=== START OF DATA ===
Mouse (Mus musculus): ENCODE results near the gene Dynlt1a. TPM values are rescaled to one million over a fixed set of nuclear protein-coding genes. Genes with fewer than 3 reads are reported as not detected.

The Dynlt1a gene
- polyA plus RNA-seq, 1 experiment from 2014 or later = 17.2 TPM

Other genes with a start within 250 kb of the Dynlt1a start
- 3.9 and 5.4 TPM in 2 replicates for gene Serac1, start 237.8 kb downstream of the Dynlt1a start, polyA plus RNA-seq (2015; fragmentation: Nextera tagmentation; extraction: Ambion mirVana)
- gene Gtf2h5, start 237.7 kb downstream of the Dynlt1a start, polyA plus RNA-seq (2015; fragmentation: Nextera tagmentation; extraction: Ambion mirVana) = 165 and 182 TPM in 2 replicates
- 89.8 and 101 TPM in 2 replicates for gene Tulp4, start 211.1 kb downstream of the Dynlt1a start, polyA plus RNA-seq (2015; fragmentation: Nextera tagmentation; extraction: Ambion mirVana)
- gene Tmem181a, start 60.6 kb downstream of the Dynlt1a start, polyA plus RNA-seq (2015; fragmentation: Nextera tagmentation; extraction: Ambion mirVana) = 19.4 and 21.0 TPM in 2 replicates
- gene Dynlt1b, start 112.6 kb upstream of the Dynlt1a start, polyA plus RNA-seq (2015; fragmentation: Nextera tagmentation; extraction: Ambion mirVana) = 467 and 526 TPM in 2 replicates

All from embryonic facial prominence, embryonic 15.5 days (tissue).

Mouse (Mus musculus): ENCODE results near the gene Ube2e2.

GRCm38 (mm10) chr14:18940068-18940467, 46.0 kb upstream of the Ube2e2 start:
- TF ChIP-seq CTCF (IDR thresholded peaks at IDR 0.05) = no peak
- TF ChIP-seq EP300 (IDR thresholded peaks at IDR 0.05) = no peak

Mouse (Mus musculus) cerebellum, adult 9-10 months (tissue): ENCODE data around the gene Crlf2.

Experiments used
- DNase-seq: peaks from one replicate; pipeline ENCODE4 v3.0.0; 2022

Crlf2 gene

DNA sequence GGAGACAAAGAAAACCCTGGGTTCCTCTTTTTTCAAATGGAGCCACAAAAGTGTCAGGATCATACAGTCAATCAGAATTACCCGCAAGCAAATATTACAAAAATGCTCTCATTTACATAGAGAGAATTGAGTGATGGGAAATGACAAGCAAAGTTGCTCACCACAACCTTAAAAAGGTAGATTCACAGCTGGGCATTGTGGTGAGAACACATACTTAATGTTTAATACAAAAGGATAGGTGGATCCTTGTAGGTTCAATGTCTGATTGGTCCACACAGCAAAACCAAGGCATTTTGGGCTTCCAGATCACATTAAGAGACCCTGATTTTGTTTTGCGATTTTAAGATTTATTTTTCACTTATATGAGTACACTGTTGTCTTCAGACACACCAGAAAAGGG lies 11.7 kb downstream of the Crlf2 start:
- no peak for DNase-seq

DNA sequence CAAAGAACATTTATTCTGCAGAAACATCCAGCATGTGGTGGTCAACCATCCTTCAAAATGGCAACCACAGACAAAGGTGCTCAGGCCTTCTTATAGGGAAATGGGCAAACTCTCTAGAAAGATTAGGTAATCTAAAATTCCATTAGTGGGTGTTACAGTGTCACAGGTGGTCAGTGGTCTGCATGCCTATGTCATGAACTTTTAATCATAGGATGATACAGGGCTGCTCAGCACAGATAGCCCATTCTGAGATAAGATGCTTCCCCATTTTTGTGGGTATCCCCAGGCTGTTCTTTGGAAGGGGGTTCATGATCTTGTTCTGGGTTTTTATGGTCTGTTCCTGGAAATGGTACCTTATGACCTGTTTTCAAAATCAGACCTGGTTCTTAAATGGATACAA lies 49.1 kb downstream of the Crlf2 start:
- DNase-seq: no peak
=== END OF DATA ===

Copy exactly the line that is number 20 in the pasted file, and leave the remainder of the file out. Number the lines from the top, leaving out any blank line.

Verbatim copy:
- no peak for DNase-seq